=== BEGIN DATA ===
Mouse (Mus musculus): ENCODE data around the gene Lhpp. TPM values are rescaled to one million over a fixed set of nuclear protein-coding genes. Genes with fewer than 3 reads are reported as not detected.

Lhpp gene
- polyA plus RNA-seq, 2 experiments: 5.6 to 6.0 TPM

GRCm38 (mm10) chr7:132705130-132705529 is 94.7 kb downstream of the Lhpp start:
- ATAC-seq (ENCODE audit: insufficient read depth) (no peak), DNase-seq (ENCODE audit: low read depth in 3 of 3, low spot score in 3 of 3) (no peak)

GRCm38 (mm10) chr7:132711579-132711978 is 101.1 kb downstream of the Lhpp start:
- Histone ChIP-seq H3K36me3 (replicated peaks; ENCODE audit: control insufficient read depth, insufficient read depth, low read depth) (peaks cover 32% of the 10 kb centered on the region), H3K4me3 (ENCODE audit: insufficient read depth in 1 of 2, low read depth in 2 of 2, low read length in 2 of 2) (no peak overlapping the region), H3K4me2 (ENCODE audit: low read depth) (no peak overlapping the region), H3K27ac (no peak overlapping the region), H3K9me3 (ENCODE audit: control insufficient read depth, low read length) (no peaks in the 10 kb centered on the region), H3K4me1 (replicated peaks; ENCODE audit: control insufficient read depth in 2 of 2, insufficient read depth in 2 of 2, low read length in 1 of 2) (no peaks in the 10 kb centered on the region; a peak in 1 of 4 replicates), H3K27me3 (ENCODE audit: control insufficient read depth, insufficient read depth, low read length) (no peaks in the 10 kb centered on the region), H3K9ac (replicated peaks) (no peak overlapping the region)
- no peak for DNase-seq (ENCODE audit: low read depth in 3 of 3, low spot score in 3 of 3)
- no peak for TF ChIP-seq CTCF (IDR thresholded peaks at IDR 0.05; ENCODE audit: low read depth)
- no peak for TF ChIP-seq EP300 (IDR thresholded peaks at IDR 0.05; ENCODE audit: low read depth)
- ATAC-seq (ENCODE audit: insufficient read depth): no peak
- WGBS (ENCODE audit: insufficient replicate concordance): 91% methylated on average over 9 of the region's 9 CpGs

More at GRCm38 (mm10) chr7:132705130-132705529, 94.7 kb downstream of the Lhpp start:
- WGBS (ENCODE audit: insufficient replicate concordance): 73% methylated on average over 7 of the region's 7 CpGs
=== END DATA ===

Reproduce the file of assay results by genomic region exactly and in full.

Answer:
Mouse (Mus musculus): ENCODE data around the gene Lhpp. TPM values are rescaled to one million over a fixed set of nuclear protein-coding genes. Genes with fewer than 3 reads are reported as not detected.

Lhpp gene
- polyA plus RNA-seq, 2 experiments: 5.6 to 6.0 TPM

GRCm38 (mm10) chr7:132705130-132705529 is 94.7 kb downstream of the Lhpp start:
- ATAC-seq (ENCODE audit: insufficient read depth) (no peak), DNase-seq (ENCODE audit: low read depth in 3 of 3, low spot score in 3 of 3) (no peak)

GRCm38 (mm10) chr7:132711579-132711978 is 101.1 kb downstream of the Lhpp start:
- Histone ChIP-seq H3K36me3 (replicated peaks; ENCODE audit: control insufficient read depth, insufficient read depth, low read depth) (peaks cover 32% of the 10 kb centered on the region), H3K4me3 (ENCODE audit: insufficient read depth in 1 of 2, low read depth in 2 of 2, low read length in 2 of 2) (no peak overlapping the region), H3K4me2 (ENCODE audit: low read depth) (no peak overlapping the region), H3K27ac (no peak overlapping the region), H3K9me3 (ENCODE audit: control insufficient read depth, low read length) (no peaks in the 10 kb centered on the region), H3K4me1 (replicated peaks; ENCODE audit: control insufficient read depth in 2 of 2, insufficient read depth in 2 of 2, low read length in 1 of 2) (no peaks in the 10 kb centered on the region; a peak in 1 of 4 replicates), H3K27me3 (ENCODE audit: control insufficient read depth, insufficient read depth, low read length) (no peaks in the 10 kb centered on the region), H3K9ac (replicated peaks) (no peak overlapping the region)
- no peak for DNase-seq (ENCODE audit: low read depth in 3 of 3, low spot score in 3 of 3)
- no peak for TF ChIP-seq CTCF (IDR thresholded peaks at IDR 0.05; ENCODE audit: low read depth)
- no peak for TF ChIP-seq EP300 (IDR thresholded peaks at IDR 0.05; ENCODE audit: low read depth)
- ATAC-seq (ENCODE audit: insufficient read depth): no peak
- WGBS (ENCODE audit: insufficient replicate concordance): 91% methylated on average over 9 of the region's 9 CpGs

More at GRCm38 (mm10) chr7:132705130-132705529, 94.7 kb downstream of the Lhpp start:
- WGBS (ENCODE audit: insufficient replicate concordance): 73% methylated on average over 7 of the region's 7 CpGs